SOURCE / ECONOMY
China speeds up new-energy cooperation with BRI partners amid push for green development
Published: Oct 18, 2021 08:28 PM


Aerial photo taken on Aug. 22, 2021 shows heliostats at a photothermal power station in Nom Township of Hami, northwest China's Xinjiang Uygur Autonomous Region. The photothermal power station is the first of its kind in Xinjiang. The project is a modern attempt by the region to capitalize on its abundant solar energy and turn it into heat and power. (Xinhua/Gao Han)

Aerial photo taken on Aug. 22, 2021 shows heliostats at a photothermal power station in Nom Township of Hami, northwest China's Xinjiang Uygur Autonomous Region. The photothermal power station is the first of its kind in Xinjiang. The project is a modern attempt by the region to capitalize on its abundant solar energy and turn it into heat and power. (Xinhua/Gao Han)


China will deepen energy cooperation with partner countries under the Belt and Road Initiative (BRI) in the nuclear, new energy and smart energy sectors, as countries rise to climate challenges, Vice Premier Han Zheng said at the second Belt and Road Energy Ministerial Conference held in Qingdao, East China's Shandong Province on Monday.

The remarks came after a pledge by China in September that it would no longer build new overseas coal power projects as part of its strong commitment to tackling climate change - a solemn statement that immediately drew praise from the international community.

Countries, including Cuba and Morocco, have become the latest members of the Belt and Road energy partnership, according to the National Energy Administration on Monday. The inclusive and newly expanded partnership network now has 32 members and aims to promote energy cooperation in BRI markets as countries pursue a low-carbon transition.

Energy cooperation is a major part of BRI cooperation, and investment in the energy sector accounts for about 40 percent of Chinese investment in BRI countries and regions.

Analysts said China's expertise in developing new-energy sources, as well as its status as a world-class new-energy product supplier, would provide a large number of developing countries that have started a shift toward low-carbon growth and new-energy supplies with ideas and solutions.

They also noted that the proportion of overseas investment in renewable energy will steadily increase as coal-fired plants cease to expand, while demand for energy continues to increase after the resumption of work and production amid a global recovery from the COVID-19 pandemic.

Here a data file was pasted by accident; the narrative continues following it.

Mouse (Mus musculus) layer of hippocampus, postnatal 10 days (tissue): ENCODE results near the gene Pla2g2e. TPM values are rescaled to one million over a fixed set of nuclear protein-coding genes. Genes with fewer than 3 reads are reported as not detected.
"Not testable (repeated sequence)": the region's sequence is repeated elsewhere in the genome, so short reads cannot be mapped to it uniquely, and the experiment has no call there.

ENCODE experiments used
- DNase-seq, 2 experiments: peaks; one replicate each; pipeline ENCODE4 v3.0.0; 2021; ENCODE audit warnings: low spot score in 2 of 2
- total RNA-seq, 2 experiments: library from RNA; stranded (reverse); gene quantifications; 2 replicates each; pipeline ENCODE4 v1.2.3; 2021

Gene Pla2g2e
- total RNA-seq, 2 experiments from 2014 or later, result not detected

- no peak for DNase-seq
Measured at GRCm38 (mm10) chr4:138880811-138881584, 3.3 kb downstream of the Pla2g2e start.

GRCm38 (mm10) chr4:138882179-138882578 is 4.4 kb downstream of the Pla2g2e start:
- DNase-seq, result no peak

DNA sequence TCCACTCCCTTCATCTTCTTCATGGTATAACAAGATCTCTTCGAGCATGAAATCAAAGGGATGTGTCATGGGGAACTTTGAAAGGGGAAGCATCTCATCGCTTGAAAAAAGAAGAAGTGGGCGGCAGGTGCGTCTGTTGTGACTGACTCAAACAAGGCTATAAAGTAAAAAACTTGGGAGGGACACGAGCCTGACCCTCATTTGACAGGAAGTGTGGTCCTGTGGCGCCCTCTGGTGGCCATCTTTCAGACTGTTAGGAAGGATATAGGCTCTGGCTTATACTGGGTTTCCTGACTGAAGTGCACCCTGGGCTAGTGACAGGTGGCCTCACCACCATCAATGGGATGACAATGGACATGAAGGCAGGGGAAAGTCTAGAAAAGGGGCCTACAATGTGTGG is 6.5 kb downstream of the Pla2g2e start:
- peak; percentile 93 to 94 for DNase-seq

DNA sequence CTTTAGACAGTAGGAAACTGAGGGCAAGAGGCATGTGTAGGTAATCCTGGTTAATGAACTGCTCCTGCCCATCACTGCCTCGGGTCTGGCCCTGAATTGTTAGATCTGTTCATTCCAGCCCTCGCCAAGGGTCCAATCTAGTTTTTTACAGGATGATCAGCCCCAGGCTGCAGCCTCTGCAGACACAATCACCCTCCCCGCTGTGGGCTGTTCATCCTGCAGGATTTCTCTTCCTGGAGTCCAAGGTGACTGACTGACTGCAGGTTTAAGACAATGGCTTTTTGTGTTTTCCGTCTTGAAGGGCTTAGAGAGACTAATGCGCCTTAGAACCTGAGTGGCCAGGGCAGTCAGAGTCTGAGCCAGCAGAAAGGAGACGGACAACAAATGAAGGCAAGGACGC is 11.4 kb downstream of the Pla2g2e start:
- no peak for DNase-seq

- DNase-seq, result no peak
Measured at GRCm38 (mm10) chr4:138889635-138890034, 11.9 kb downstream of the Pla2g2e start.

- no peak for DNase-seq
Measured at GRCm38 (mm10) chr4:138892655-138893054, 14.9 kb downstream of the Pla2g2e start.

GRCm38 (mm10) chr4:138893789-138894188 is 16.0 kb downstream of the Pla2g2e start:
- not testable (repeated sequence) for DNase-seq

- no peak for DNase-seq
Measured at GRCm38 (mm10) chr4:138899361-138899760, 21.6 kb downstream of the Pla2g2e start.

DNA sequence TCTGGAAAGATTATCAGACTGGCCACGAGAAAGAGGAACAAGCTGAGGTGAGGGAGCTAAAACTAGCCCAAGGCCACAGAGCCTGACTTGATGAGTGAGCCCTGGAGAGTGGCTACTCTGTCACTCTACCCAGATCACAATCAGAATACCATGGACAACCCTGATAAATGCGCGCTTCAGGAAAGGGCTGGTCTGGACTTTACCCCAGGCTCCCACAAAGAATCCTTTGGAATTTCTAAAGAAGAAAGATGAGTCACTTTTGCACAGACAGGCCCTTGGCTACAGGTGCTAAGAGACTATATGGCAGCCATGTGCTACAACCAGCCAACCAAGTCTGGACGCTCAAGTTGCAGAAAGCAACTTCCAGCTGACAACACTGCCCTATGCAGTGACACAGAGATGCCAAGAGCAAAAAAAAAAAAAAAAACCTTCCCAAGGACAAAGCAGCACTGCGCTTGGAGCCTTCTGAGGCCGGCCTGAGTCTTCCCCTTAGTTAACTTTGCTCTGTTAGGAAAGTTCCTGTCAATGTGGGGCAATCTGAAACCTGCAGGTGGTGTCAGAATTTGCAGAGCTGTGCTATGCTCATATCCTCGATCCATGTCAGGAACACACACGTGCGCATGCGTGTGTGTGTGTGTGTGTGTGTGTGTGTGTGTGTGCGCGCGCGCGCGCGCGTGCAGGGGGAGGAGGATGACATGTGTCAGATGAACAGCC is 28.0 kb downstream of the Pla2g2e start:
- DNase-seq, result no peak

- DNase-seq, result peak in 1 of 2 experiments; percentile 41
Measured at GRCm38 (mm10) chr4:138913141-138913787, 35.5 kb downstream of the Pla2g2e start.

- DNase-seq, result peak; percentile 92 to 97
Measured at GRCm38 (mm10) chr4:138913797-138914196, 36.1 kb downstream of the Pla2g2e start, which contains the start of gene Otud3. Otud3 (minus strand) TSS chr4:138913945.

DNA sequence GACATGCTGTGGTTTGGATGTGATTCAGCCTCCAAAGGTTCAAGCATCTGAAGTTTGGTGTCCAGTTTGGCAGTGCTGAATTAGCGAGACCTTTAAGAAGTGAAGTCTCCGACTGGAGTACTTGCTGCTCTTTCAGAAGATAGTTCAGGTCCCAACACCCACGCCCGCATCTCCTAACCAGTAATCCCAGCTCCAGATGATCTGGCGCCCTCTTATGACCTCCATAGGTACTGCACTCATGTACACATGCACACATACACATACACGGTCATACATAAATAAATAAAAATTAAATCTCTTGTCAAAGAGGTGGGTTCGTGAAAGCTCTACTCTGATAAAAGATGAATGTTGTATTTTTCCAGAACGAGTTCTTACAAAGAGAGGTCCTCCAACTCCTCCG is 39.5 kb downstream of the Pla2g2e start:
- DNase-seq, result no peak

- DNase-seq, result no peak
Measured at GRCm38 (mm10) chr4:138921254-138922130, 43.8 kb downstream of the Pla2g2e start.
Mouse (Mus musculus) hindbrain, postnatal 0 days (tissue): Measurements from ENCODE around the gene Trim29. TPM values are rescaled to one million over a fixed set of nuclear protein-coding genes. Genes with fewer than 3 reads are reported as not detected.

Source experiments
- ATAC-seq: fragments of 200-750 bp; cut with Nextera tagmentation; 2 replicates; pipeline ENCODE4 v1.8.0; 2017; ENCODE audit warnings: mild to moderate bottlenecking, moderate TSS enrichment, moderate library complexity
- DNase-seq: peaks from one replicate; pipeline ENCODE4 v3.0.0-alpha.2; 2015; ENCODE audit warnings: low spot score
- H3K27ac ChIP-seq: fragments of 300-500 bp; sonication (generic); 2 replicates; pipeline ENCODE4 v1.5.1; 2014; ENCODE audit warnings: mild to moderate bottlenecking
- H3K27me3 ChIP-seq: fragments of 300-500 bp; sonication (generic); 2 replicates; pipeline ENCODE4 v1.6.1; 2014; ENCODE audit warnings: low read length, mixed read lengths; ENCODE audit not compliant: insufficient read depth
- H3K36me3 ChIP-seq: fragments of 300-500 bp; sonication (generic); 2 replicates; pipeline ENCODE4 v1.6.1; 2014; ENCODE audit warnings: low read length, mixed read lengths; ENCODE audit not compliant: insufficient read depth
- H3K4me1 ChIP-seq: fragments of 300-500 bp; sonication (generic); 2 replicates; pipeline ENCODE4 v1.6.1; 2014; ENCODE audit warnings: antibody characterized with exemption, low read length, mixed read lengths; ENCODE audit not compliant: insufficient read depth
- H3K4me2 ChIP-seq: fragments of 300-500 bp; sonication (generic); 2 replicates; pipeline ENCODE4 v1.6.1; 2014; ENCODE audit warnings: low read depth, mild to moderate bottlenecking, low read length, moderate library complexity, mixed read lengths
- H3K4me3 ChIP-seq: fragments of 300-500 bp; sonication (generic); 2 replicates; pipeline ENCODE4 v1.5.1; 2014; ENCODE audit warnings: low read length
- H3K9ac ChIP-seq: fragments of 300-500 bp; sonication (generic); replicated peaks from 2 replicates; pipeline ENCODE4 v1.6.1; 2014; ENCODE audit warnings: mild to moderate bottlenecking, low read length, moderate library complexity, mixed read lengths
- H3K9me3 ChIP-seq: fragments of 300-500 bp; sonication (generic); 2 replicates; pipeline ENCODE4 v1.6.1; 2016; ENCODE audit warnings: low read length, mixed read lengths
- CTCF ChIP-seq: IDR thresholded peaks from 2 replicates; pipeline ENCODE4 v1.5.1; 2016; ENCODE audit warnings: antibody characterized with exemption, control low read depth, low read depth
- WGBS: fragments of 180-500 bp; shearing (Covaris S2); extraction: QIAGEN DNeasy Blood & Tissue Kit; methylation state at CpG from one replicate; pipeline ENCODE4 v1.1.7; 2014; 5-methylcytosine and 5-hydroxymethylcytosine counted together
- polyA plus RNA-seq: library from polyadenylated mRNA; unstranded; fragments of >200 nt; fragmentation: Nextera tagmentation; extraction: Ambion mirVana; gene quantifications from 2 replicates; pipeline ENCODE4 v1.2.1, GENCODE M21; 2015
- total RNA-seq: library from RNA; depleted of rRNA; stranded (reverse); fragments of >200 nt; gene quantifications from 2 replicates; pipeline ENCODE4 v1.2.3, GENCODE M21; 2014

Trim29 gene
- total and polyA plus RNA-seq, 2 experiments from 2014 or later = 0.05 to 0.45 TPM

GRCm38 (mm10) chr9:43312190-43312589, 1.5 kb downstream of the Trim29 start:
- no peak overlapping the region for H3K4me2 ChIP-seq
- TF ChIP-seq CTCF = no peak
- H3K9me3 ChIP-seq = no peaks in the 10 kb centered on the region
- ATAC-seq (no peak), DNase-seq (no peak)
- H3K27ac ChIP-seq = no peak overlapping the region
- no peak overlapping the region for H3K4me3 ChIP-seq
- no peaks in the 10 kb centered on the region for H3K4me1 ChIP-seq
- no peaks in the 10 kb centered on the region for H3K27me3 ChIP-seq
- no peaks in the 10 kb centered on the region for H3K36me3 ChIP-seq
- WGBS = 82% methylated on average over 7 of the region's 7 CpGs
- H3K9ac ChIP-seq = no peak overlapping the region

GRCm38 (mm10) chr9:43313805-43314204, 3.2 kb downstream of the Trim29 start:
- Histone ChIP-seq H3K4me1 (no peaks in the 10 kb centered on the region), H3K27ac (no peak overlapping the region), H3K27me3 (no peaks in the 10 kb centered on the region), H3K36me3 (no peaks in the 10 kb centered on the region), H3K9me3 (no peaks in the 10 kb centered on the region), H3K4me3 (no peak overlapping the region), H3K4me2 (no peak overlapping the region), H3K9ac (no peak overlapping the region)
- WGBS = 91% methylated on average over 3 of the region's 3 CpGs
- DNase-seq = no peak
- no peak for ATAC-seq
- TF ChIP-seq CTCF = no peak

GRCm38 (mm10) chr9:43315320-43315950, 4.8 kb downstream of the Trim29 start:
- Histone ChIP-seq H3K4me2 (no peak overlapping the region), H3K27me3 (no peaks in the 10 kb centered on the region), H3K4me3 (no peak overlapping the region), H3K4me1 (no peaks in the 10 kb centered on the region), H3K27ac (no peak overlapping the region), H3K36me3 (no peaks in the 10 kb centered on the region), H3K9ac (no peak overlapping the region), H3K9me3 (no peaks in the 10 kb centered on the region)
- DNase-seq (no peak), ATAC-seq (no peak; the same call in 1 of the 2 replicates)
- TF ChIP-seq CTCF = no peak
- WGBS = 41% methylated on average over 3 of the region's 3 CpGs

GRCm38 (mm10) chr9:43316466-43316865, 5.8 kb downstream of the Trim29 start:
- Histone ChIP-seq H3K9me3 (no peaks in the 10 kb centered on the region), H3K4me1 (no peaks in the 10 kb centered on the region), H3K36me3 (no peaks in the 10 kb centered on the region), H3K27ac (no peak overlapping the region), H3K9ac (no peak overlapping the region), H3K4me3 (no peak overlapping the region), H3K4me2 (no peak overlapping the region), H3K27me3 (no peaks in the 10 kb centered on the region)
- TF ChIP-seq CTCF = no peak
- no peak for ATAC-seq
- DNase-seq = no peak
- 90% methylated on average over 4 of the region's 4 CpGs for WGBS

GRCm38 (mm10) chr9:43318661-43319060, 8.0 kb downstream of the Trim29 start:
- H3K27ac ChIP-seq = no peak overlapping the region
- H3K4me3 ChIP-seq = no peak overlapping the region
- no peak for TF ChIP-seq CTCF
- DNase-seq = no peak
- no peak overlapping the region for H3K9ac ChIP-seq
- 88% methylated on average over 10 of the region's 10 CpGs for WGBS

Wang Jifeng, chief engineer with China Southern Power Grid, told the Global Times that 53 percent of the electricity running on its grid is from green energy, due to China's advanced infrastructure such as ultra-high voltage transmission lines that carry electricity over thousands of kilometers. 

Ethiopian Ambassador to China Teshome Toga Chanaka told the Global Times that the shift toward new energy requires a combination of several factors - financing, technical capacity and technology - and "BRI energy cooperation fosters regional economic development and low-carbon growth."

The conference on Monday was attended by a large number of officials from partner countries, though most of them participated virtually.

There is no one-size-fits-all approach in this shift toward low-carbon growth, and countries must choose the most suitable approach to their national situations based on best practices around the world, said Uzbekistan's energy minister Alisher Sultanov during the conference via video link. 

From 2013 to 2020, China's cumulative direct investment in BRI markets reached $139.85 billion.

Despite the impact of the global pandemic on project construction and personnel exchanges, the energy industry in 2020 was the focus of BRI investment. The proportion of investment in renewable energy, including solar, wind and hydropower rose from 39 percent in 2019 to 57 percent in 2020, and it constituted a major part of China's overseas energy investment, according to media reports.

As wind and solar energy are intermittent, the development of new-energy sources also requires the world to come up with new solutions to tackle the storage of the electricity. 

Chinese telecommunication giant Huawei announced over the weekend that it is building a massive energy-storage project in Saudi Arabia with a capacity of 1,300 megawatt hours. The company said the project is a milestone in the global energy storage industry and the largest off-grid energy storage project in the world.

Analysts said that although the pandemic has disrupted the pace of the "going abroad" process, Chinese companies' competitive advantages in solar, wind and hydropower remain unchanged. With the growing market demand for green energy, there will be broadening market scope in wind, solar and pumped-storage hydroelectricity.

China itself has made great strides in tapping new-energy resources. Installed capacity from renewable energy sources reached 42.4 percent of the national total as of the end of 2020, up 14.6 percentage points from 2012.

China has surpassed France as the world's second-largest country in nuclear energy generation after the US, with Chinese nuclear generating units producing 345 billion kilowatt hours a year, according to the World Nuclear Industry Status Report 2021.


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